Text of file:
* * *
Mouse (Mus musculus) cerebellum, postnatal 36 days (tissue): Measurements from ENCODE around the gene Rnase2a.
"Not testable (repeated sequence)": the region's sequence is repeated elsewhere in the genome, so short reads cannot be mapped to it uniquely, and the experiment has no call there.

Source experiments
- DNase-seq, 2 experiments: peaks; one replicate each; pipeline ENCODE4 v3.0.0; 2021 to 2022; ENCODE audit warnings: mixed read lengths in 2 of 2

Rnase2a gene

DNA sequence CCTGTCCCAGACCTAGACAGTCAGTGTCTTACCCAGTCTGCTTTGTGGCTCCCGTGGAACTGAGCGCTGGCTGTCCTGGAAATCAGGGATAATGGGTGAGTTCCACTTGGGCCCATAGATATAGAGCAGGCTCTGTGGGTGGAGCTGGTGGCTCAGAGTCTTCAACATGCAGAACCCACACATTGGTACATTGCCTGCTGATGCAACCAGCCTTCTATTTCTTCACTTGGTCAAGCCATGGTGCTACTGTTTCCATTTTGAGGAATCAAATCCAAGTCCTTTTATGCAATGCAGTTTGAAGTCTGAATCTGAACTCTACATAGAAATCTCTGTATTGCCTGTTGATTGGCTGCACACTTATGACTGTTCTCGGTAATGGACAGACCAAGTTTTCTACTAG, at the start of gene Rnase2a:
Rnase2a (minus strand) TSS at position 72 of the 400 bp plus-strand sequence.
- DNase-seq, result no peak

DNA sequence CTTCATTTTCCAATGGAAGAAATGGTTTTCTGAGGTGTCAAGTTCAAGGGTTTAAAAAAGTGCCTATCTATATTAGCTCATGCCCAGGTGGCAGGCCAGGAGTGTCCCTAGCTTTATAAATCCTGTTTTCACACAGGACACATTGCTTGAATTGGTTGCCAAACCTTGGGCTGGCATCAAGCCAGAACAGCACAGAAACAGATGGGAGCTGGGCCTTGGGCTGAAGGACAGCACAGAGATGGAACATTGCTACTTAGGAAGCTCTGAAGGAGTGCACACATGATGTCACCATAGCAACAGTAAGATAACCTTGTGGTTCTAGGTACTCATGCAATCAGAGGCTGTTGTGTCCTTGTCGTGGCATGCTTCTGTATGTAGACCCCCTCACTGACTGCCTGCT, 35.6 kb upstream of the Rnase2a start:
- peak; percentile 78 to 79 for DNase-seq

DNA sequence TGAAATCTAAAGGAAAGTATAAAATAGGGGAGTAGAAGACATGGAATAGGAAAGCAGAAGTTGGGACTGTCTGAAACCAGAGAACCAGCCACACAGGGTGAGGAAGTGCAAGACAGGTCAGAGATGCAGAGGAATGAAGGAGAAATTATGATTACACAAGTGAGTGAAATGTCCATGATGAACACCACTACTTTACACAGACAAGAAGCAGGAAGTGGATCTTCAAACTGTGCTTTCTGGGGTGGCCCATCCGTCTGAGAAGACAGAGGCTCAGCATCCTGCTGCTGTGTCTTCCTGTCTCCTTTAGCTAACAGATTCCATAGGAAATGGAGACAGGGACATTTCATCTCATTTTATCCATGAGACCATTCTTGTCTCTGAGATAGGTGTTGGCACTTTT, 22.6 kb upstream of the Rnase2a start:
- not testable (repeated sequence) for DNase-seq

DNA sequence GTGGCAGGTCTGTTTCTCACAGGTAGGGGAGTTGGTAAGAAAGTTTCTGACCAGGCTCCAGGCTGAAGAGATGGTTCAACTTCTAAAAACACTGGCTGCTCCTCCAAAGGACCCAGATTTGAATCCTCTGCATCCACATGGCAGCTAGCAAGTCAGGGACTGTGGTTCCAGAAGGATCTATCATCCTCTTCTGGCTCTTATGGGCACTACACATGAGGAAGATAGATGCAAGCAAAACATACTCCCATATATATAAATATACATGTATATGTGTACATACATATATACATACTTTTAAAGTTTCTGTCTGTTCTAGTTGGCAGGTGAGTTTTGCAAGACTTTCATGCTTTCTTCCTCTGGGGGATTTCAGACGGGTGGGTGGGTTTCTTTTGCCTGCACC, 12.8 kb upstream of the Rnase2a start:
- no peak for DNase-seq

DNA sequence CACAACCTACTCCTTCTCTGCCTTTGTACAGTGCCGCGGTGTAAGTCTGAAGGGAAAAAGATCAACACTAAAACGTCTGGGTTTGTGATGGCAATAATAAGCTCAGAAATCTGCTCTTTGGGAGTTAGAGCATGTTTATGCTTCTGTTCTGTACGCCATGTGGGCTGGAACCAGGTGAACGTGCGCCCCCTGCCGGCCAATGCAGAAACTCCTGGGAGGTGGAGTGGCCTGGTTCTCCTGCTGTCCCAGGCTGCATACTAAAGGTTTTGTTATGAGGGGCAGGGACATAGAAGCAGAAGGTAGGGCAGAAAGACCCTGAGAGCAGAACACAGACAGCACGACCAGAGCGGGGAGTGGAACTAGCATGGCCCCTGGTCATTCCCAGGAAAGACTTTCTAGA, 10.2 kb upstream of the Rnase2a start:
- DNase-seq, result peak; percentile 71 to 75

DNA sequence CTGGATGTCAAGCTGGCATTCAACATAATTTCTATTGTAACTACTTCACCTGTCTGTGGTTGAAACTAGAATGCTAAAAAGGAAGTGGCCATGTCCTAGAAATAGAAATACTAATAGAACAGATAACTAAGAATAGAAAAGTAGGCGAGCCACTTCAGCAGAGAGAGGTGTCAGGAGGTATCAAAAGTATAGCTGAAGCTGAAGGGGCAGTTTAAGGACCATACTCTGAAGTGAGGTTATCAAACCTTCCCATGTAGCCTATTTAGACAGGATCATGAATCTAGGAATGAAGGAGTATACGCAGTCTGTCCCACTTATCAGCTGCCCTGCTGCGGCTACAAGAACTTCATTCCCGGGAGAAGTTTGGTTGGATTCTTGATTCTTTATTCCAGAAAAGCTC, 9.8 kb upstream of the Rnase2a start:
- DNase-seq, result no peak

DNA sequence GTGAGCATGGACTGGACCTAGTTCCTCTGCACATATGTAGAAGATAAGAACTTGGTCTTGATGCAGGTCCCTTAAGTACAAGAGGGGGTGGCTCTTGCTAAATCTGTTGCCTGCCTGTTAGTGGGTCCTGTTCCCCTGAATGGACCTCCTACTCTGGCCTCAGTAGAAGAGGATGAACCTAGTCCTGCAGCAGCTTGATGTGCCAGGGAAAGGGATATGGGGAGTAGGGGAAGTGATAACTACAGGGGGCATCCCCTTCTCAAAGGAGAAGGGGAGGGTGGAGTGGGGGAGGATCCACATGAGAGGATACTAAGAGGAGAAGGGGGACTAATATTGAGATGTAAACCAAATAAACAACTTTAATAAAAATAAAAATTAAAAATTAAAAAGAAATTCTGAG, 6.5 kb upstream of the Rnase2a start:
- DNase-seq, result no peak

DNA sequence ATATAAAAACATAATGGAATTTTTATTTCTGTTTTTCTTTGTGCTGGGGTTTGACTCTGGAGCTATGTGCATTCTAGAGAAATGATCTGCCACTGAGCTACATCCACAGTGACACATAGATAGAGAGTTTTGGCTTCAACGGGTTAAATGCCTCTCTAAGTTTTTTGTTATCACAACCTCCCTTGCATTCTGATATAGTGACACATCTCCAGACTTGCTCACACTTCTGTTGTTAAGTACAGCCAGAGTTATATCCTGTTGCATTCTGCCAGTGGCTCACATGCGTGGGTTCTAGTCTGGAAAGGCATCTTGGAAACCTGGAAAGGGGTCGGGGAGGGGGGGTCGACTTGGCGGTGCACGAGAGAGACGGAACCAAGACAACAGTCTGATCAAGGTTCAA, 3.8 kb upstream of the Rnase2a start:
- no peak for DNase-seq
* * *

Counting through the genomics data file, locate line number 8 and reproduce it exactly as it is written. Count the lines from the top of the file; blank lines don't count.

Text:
- DNase-seq, result no peak